Internet shopping finally came of age this Christmas, after retailers and industry experts reported a dramatic surge in the number of people prepared to shop at the click of a mouse.
Online spending is thought to have approached £20 billion in the UK in 2005, with an established high street chain such as Boots now generating more sales online than at its biggest store.
Retailers may have been divided over the quality of Christmas trading, but there has been little debate over recent days about the influence of the internet, whether the business is Amazon.com or Marks & Spencer.
While figures showed that high street sales crept forward at a rate of just 0.2 per cent in the final quarter of 2005, online sales rocketed by 45 per cent.
And new figures due from internet retail group IMRG are expected to show that 24 million people in the UK spent about £4.7 billion online in November and December as they preferred to shop at home rather than on the high street.
Early estimates suggest that total online sales in 2005 will reach £19.6 billion - up from £14.5 billion in 2004 and just £300 million in 1999.
IMRG forecasts sales will reach £24.6 billion this year as consumer confidence in the security of shopping online grows.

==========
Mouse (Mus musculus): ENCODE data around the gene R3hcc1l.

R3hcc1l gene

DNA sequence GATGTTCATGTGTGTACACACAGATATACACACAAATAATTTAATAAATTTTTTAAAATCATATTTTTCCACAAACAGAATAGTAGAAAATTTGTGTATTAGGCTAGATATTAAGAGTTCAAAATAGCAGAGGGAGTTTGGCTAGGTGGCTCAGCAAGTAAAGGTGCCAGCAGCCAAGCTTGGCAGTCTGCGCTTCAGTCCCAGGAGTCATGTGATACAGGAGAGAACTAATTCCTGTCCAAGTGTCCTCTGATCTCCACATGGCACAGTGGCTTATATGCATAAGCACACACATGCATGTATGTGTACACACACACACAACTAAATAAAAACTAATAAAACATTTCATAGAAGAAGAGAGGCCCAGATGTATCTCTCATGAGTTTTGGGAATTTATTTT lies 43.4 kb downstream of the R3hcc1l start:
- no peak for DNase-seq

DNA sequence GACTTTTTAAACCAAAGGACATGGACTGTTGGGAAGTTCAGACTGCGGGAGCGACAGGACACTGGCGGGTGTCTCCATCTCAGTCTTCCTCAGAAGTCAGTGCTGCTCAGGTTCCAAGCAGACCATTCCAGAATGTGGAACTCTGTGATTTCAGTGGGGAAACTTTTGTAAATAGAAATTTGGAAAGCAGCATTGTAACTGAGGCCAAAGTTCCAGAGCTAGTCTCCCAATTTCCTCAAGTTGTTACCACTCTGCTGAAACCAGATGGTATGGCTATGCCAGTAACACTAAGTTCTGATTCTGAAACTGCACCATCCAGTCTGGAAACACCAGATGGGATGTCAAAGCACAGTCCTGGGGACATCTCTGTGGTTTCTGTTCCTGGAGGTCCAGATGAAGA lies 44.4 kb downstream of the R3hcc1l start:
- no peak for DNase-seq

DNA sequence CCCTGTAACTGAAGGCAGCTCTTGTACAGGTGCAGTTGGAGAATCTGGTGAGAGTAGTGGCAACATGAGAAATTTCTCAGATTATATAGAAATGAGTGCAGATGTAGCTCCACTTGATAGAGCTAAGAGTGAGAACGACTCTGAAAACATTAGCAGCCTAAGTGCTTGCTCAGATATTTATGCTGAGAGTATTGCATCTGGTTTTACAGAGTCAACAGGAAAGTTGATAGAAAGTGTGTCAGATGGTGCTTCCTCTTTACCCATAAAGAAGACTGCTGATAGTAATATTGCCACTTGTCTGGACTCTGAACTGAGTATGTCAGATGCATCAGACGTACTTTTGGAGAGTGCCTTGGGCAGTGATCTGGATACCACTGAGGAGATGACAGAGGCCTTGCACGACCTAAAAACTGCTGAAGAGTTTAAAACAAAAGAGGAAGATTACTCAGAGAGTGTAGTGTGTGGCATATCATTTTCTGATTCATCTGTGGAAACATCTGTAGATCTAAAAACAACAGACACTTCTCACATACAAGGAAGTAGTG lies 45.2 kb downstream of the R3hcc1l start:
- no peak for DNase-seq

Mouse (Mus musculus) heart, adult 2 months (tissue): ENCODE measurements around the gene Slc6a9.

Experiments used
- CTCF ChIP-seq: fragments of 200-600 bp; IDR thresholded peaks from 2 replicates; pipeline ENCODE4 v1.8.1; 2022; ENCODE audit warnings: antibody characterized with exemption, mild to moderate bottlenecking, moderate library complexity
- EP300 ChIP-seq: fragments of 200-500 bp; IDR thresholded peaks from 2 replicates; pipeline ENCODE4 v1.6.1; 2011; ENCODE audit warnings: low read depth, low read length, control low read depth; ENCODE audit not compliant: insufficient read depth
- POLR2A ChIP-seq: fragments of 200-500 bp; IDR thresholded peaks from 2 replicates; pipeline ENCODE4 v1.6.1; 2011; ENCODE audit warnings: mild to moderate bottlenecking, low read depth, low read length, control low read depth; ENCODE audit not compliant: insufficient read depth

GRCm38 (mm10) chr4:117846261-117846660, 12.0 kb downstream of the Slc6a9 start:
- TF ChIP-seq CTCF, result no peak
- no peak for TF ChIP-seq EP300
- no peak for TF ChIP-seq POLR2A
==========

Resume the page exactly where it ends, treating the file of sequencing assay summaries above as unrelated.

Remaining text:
IMRG chief executive James Roper said: "Retailers have for years been in denial about this and claimed that it was just a modern form of catalogue shopping.
"For a century, catalogue shopping never exceeded five per cent of retail sales, but internet shopping is only five-years-old and it is already nine per cent."
Mr Roper said 2005 was a "very significant" year for online shopping.
"Many people thought online shopping was plateauing out when in February growth was around 13 per cent," he said.
"But it has accelerated throughout 2005 and by the end growth was around 50 per cent."
Major internet success stories in the UK include Amazon, which celebrated a record Christmas haul as it delivered as many as 480,000 gifts a day.
Boots.com saw sales surge by 40 per cent, while a record one million customers shopped at tesco.com in November and December.
And department store John Lewis banked sales of more than £100 million from its online and catalogue business in 2005, similar to the figures generated by some of its best performing shops.
HMV also saw a 78 per cent increase in sales on hmv.co.uk, but with the site representing such a small portion of its business, sales slumped in its music stores and Waterstone's bookshops as it struggled to compete with the unrelenting popularity of the likes of Amazon. HMV's smaller rival MVC was forced into administration in December.
Mr Roper said: "This has no sign of ending. Consumers are adopting it, computers are getting cheaper, broadband is becoming cheaper and the delivery industry is gearing up for it."